“[Robert B.] Parker's brilliance is in his simple dialogue, and in Spenser.”—The Philadelphia Inquirer
A bitter divorce is only the beginning. First the father hires thugs to kidnap his son. Then the mother hires Spenser to get the boy back. But as soon as Spenser senses the lay of the…
Why read it?
3 authors picked Early Autumn as one of their favorite books. Why do they recommend it?
Robert B. Parker’s Early Autumn isn’t a new book, but it’s new to me.
In this entry in Parker’s beloved series, private detective Spenser finds himself responsible for a sullen teenage boy. The novel is a breathtaking story of the families we make, the price we pay for love, and what it means to grow up.
No big shock here, recommending a Spenser book, right? The iconic private eye is probably the most imitated in the genre and, for me, at least, his plotlines are usually secondary to his prose and his message.
In Early Autumn, Spenser takes on a case of a narcissistic woman (an outdated recurring theme in the early books) but quickly changes his focus to her neglected son. Spenser teaches the boy to be a man through carpentry, cooking, exercise, and boxing, using all as a vehicle for self-sufficiency. He encourages the boy to find a passion, and when Paul chooses modern…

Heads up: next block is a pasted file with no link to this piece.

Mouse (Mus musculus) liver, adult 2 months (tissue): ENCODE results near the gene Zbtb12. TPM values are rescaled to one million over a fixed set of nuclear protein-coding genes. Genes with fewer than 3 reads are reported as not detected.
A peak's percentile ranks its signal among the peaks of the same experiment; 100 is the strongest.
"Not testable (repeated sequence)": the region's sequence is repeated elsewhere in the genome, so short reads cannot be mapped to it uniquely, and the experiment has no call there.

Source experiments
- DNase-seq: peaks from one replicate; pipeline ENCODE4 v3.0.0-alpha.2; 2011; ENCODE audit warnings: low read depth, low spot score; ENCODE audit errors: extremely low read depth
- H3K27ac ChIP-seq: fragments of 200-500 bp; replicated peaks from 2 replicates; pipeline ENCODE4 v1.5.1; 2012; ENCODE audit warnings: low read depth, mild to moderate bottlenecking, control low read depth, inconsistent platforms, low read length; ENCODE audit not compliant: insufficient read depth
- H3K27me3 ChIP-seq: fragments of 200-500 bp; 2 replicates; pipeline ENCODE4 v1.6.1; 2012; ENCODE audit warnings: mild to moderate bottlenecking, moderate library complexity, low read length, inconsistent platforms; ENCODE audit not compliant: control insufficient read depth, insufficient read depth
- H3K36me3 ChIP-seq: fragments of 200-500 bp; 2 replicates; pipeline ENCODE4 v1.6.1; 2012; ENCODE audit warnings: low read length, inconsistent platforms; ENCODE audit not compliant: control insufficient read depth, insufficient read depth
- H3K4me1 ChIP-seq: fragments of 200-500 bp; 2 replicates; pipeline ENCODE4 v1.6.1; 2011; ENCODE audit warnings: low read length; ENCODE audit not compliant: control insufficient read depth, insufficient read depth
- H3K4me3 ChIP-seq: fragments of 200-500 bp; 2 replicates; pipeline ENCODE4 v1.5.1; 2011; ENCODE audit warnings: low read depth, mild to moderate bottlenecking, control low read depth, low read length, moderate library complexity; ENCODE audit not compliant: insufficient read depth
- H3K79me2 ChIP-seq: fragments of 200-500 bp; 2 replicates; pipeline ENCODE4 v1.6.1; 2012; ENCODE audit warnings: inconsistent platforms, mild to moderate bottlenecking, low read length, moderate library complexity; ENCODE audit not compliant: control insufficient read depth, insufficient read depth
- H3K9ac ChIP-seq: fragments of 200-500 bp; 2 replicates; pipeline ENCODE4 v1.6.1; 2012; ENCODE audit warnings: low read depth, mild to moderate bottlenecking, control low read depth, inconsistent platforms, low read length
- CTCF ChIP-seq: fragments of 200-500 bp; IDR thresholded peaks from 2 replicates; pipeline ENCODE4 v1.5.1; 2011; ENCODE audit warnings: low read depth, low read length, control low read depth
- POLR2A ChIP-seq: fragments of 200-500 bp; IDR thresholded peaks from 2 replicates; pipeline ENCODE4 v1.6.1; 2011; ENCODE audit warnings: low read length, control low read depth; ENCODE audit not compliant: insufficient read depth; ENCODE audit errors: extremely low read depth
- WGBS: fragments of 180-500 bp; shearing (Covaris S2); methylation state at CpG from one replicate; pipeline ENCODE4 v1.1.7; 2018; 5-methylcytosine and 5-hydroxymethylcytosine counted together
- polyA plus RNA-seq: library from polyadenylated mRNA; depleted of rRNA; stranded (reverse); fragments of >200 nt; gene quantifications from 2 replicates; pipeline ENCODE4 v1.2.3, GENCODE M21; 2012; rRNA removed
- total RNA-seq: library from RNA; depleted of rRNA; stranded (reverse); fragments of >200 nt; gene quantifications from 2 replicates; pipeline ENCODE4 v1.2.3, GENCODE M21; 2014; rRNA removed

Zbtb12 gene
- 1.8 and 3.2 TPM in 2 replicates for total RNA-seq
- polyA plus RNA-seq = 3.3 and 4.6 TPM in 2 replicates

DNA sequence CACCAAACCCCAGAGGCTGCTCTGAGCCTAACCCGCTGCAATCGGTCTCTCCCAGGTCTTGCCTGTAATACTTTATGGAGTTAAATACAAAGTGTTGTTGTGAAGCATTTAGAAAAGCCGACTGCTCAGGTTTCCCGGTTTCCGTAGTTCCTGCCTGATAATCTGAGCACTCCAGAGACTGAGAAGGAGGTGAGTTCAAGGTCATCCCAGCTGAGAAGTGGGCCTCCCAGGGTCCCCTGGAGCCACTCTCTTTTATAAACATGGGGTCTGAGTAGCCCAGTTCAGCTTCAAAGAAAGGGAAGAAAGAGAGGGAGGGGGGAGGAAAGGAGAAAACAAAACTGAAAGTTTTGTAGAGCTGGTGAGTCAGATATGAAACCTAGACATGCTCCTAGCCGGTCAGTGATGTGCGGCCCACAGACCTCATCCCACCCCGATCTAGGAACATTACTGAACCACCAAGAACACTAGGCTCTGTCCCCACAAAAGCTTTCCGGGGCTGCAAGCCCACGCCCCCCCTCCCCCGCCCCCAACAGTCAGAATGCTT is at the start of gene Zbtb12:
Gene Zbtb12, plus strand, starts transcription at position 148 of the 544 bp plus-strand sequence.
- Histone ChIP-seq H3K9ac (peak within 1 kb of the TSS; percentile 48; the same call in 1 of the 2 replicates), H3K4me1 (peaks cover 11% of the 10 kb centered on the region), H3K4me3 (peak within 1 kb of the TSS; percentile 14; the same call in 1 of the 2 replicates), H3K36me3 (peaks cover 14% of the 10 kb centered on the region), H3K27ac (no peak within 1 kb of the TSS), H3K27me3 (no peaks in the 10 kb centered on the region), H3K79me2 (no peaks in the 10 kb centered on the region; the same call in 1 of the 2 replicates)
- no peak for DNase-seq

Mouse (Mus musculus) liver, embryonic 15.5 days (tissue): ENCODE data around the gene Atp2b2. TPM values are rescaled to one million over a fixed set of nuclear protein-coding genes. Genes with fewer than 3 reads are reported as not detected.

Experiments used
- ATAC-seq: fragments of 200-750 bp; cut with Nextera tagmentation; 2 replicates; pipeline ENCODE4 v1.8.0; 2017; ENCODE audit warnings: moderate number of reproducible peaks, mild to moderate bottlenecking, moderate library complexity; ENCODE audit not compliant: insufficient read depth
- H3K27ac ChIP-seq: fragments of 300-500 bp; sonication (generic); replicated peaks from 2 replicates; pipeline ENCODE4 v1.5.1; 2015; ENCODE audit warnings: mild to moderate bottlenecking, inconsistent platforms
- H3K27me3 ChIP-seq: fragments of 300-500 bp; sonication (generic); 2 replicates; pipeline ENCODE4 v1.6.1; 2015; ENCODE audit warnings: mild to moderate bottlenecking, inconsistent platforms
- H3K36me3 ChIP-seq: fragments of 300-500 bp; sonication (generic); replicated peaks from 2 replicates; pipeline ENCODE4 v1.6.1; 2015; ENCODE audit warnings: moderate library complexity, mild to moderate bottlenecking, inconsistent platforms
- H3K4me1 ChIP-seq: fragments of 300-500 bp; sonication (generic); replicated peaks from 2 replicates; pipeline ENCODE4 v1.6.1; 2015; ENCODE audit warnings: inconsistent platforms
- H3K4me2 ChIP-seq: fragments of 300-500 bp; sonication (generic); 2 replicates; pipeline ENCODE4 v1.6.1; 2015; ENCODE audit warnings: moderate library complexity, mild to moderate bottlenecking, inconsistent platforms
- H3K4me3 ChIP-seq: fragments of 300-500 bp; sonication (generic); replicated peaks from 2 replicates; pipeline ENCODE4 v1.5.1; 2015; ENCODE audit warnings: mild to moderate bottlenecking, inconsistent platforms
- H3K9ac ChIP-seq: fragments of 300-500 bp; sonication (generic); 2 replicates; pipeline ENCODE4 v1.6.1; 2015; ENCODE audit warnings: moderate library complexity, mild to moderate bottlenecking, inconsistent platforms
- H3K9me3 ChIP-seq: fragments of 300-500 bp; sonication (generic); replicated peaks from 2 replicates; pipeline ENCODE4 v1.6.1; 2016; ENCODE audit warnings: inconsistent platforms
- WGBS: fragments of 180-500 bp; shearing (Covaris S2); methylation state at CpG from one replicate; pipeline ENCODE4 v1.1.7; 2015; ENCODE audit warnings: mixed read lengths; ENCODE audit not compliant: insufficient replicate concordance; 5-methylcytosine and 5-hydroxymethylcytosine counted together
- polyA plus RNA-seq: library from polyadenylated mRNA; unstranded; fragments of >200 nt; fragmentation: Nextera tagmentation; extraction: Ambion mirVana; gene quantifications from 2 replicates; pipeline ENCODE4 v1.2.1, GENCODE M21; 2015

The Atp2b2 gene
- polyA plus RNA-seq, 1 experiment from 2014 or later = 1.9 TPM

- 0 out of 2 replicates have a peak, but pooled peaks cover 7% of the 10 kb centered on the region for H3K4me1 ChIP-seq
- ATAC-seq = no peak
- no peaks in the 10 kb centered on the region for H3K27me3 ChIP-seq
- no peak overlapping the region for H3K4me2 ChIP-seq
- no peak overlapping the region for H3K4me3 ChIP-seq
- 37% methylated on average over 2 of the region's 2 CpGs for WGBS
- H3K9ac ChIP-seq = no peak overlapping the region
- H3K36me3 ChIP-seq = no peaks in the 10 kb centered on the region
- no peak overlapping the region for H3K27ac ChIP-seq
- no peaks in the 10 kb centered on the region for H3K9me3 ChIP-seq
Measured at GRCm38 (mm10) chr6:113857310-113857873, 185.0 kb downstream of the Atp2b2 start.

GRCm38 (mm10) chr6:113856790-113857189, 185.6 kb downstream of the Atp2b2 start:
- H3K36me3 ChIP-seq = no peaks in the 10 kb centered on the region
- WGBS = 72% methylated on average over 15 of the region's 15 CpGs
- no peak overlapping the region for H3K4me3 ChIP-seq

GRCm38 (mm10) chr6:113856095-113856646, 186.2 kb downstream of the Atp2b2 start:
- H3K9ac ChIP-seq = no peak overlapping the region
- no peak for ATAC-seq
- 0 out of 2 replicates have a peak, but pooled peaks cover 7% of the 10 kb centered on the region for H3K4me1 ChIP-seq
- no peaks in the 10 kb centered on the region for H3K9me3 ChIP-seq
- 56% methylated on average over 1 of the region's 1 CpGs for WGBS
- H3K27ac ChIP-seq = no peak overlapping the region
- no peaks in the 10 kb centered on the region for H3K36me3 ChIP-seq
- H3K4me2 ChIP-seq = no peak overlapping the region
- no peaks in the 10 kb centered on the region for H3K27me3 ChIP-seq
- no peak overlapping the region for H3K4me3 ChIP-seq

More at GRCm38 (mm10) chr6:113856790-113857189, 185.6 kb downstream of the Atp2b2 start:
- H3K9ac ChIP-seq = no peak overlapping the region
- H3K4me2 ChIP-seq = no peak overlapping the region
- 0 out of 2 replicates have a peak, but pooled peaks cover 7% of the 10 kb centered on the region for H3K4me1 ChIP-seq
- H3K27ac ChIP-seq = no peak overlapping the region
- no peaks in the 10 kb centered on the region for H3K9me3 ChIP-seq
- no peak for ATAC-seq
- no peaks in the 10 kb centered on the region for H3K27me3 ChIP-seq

When I think about the interaction of my own two detectives, Benny Griessel and Vaughn Cupido, I know Parker’s influence is still present. The banter between his iconic private eyes Spenser and Hawk is some of the very best dialogue you will find in crime fiction. He also had the wonderful ability to make even minor characters three-dimensional and interesting.
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